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“Evil Dead: The Musical” is the great deadener

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‘EVIL DEAD — THE MUSICAL’

NOT RECOMMENDED

When: Through Oct. 12

Where: Broadway Playhouse at Water Tower Place, 175 E. Chestnut

Tickets: $29.99-$67.99

Info: (800) 775-2000;

BroadwayInChicago.com

Run time: 2 hours with one intermission

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Note to Broadway in Chicago: If “Evil Dead: The Musical” is the best show you could find to fill the stage of the Broadway Playhouse at Water Tower Place  — a prime venue for tourists that should showcase rather than desecrate this city’s unique theater scene — you would have done far better to have left the place dark. Pitch black dark.

This show is an insult to the Chicago theater community and to any audience member that shells out the money for a ticket. (I did not pay for my ticket but would like to collect for the two hours of my life that were lost.) Horrible, horrible and yet more horrible, “Evil Dead” is moronic beyond description. And really, even in the name of “fun,” the very last thing this city needs is a production that spends most of its time engaged in mock violence (decapitations with chainsaws, stabbings, shootings, self-mutilation and more), with splatter ponchos distributed) or the kind of sophomoric sex jokes that wouldn’t even pass muster at a frat party awash in Jell-O shots.

Of course you might try to blame it on Canada. (The show began in Toronto more than a decade ago and apparently has been widely produced since then, with this incarnation labeled “an American tour.”) An entirely unfunny send-up of Michigan-born filmmaker Sam Raimi’s “Evil Dead” horror franchise of the 1980s, it has been created (“disgorged” might be a more accurate word) by George Reinblatt, Frank Cipolla, Melissa Morris and director Christopher Bond.

A sinking feeling set in from the start, as high-pitched voices and heavy-handed characterizations instantly called to mind the very worst sort of children’s theater. Things only went downhill from there. The “story”? Arriving for a spring break getaway at a remote cabin in the woods are Ash (David Sajewich), a college student who works in the housewares department of an S-Mart store; Linda (Julie Baird), the girlfriend he met on the job; Scott (Craig Sclavi), Ash’s obnoxious pal; Shelly (Callie Johnson), the dumb blonde who specializes in bouncing her boobs (yes, that’s the level here), and Cheryl (Demi Zaino), Ash’s younger sister.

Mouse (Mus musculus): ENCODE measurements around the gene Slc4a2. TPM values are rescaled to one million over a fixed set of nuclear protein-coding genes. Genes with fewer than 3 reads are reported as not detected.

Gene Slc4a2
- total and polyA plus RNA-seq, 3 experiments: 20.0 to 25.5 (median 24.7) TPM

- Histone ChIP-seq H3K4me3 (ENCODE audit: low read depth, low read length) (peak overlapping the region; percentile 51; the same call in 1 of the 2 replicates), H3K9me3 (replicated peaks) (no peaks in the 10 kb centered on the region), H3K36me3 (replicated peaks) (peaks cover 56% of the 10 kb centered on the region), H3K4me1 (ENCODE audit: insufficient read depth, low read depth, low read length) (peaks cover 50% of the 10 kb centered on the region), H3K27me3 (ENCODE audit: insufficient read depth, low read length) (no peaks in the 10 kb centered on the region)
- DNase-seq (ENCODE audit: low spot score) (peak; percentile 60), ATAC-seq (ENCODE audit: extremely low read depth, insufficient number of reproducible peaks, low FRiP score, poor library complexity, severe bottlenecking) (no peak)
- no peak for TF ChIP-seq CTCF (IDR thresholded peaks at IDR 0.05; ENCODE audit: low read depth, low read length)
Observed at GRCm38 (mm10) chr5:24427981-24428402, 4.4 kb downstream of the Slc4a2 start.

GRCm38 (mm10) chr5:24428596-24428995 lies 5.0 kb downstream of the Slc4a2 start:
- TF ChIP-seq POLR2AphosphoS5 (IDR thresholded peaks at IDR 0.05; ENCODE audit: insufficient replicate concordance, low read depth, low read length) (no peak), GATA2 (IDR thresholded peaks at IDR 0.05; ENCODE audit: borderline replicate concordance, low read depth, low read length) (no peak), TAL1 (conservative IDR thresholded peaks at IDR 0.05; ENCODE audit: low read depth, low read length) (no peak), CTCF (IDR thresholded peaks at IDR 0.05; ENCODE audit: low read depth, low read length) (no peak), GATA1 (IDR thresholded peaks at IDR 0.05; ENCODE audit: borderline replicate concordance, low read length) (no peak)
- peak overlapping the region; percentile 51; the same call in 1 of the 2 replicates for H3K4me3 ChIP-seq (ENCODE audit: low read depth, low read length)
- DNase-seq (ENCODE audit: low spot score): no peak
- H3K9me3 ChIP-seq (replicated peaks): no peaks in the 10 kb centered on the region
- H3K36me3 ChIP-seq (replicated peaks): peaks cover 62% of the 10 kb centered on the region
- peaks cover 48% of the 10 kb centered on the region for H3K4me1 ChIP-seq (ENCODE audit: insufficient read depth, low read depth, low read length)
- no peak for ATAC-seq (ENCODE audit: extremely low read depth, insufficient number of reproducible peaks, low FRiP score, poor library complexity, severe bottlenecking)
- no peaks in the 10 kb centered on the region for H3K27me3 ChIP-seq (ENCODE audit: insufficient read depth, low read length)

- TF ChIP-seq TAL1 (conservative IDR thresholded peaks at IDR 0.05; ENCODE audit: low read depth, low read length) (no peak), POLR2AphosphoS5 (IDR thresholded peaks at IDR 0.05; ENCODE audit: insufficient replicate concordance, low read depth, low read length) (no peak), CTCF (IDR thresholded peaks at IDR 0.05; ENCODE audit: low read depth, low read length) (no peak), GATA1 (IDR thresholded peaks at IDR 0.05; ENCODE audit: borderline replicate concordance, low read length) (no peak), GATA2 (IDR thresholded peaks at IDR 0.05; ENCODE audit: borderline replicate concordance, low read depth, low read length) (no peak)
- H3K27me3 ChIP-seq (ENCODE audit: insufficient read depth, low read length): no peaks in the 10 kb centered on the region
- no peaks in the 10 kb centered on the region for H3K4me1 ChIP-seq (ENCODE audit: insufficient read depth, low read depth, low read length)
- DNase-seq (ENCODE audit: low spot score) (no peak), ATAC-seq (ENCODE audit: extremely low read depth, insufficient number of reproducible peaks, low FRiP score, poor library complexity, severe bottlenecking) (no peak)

As it happens, the professor who owns the cabin was translating a Book of the Dead. And before you know it, all five of the new arrivals unwittingly summon the demons he studied and become possessed by evil. Coming under the influence later on are Annie (Johnson), the daughter of that professor who has come looking for him, and her nerdy assistant, Ed (Ryan McBride), both of whom are guided to the cabin by a strange local yokel, Jake (Andrew Di Rosa, who would make a good Judd Fry in “Oklahoma”).

The cast is composed entirely of Chicago actors. The show is not their fault; they are just trying to earn a living, and they sing and dance with verve (Stacey Renee Maroske’s choreography for “Do the Necronomicon” is the single bright spot) while generating plenty of blood, sweat and screams. But watching Johnson — who left such a terrific impression in a Porchlight Music Theatre production of “Pal Joey” a couple of seasons back — I just wanted to toss her a life preserver. She, and all the rest of these performers, deserve so much better. And so do we.